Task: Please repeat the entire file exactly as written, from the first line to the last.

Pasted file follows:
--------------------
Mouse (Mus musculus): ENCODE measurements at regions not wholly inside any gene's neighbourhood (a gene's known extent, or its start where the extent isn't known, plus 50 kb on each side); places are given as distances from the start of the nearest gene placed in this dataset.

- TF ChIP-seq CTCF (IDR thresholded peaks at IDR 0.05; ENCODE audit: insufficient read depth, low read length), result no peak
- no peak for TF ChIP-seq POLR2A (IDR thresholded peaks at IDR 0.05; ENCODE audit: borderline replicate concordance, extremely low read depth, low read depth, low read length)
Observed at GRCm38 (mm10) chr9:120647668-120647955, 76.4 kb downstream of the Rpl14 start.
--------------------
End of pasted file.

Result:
Mouse (Mus musculus): ENCODE measurements at regions not wholly inside any gene's neighbourhood (a gene's known extent, or its start where the extent isn't known, plus 50 kb on each side); places are given as distances from the start of the nearest gene placed in this dataset.

- TF ChIP-seq CTCF (IDR thresholded peaks at IDR 0.05; ENCODE audit: insufficient read depth, low read length), result no peak
- no peak for TF ChIP-seq POLR2A (IDR thresholded peaks at IDR 0.05; ENCODE audit: borderline replicate concordance, extremely low read depth, low read depth, low read length)
Observed at GRCm38 (mm10) chr9:120647668-120647955, 76.4 kb downstream of the Rpl14 start.